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Improvising During Rehearsal

J. Thomas Seddon | September 2012

   It is important to learn to improvise in many different styles. Composers in all areas improvise in the style in which they intend to compose their music; Mozart and Bach were both high-level improvisers. Directors work on this skill with jazz band but not with all the students in the band and orchestra programs. The following guidelines will get students improvising while still using rehearsal time effectively. I use these as part of my warmup. I start with such standard warmup exercises as scales and then add this onto it. It rarely takes up more time than what I typically spend on a warmup any other day and the improvisation exercises function as a transition to get students ready for that day’s rehearsal music.

Simple Melodies
   I begin by teaching what I call ear tunes, simple melodies taught by rote, to my students. My students are also required to learn to play five ear tunes of their choice on their instrument. To reap the most benefit for my band or orchestra program, I choose to teach melodies by ear from the music we are studying, but these can be also be folk songs or anything else easy and familiar.
   I start by playing or singing the melody for the students three to four times and asking them to listen for different aspects of the song each time you perform the song. Examples of things to listen for include tempo, different rhythms, and the shape of the line. After doing this, break the melody down into phrases and echo them with the students until they are able to sing the various parts of the song. Combine the phrases gradually until students can sing the entire song without your assistance.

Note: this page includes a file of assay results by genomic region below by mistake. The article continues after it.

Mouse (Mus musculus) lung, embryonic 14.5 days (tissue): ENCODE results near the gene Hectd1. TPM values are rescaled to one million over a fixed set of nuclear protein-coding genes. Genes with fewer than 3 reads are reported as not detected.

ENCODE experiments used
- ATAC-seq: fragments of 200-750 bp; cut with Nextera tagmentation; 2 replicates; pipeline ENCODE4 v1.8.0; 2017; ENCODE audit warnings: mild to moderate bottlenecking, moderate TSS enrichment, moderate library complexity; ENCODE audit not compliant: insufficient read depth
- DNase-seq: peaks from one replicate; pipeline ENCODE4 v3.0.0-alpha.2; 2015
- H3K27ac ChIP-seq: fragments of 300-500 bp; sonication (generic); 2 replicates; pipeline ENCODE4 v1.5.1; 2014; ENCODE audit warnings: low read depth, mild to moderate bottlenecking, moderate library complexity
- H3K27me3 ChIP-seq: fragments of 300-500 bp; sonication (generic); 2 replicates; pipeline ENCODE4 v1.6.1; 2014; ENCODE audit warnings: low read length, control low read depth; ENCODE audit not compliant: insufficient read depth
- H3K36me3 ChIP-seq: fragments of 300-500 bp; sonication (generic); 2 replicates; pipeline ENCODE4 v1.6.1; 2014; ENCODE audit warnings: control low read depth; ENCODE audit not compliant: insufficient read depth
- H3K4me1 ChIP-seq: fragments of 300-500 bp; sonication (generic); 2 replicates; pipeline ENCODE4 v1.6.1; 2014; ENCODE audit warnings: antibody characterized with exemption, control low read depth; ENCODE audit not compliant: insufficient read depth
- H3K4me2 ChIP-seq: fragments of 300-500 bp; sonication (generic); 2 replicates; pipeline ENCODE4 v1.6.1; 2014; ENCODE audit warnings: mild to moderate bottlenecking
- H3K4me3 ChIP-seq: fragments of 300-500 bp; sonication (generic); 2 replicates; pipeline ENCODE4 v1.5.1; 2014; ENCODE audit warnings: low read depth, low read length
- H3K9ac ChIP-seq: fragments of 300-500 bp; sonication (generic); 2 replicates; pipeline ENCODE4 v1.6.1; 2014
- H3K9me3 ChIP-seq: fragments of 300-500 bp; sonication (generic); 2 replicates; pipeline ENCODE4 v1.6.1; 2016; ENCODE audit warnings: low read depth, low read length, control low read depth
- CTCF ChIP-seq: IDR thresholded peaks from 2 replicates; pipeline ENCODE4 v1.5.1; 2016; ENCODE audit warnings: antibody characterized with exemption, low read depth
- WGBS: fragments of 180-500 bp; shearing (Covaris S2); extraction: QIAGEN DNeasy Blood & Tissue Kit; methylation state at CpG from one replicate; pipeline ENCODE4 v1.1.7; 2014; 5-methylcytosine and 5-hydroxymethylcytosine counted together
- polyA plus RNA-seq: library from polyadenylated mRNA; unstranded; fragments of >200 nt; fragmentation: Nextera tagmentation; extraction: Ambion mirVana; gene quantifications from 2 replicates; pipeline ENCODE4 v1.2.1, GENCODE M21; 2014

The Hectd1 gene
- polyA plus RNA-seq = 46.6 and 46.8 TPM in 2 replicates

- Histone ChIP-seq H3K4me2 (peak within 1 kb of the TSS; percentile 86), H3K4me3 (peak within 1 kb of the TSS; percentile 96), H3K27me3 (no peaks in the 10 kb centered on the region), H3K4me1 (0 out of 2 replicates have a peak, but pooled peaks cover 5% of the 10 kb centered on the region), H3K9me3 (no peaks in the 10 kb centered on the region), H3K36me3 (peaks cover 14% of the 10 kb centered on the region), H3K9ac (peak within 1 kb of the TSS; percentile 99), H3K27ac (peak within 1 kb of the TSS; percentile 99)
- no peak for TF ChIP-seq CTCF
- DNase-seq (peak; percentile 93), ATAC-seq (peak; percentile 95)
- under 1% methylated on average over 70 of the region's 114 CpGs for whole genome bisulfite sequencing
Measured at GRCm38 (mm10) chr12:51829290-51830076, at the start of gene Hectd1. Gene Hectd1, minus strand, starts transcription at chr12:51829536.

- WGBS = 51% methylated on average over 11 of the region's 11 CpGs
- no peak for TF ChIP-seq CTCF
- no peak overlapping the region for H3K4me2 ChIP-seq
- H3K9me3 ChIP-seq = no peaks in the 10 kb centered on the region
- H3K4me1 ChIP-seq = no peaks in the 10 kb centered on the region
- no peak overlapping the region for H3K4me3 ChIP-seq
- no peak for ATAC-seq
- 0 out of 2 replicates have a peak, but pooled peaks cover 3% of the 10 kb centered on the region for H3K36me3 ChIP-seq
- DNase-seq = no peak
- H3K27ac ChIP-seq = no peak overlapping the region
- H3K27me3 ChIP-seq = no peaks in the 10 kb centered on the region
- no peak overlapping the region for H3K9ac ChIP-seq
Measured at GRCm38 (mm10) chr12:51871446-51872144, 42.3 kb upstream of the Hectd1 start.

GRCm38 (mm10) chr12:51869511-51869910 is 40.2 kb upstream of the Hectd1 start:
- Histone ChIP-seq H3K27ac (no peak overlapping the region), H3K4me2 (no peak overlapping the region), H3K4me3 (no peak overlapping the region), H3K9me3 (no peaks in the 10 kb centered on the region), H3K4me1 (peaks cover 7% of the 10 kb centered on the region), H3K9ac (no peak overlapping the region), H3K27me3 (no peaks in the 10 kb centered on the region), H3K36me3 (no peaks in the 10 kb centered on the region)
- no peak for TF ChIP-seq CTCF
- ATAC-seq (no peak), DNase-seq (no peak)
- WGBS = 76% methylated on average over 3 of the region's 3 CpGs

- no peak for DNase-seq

After this students should begin working through the phrases on their instruments. Begin by explaining the difference between the starting pitch and the tonic for the key of the song. Then have them find both pitches on their instrument. If students know enough solfege, they should have an easy time understanding the difference between the tonic and starting note. In band, it may be necessary to cover the transpositions and their relationship to concert pitch.
   Have students play the scale of that key and then work on each phrase to get used to playing by ear. Use the same process for learning to play the melody as you did to have them learn to sing in step one. Some students will struggle with this, particularly if it has not been part of their training. Repeat this with different tunes until the students have learned 10-12 songs. This will give enough of a base to begin learning improvisation.

Learning Patterns
   The next step is learning functional patterns, short rhythms or groups of notes that can be used as part of a harmonic progression. These patterns should be presented both rhythmically and tonally, isolating rhythm from notes at first. The aim is to reduce difficulties as much as possible; students may have an aptitude for rhythm that is different from their aptitude for pitch.
   What I learned my first year of teaching is that students would just improvise by following the blues scale up and down. Playing a blues scale up and down while changing rhythms is not improvising. What I tried to get students to do is hear the changes in harmony, so they improvise. They more pieces you add, the more complicated it gets, so by limiting it, students have a chance to grasp it without it being overwhelming.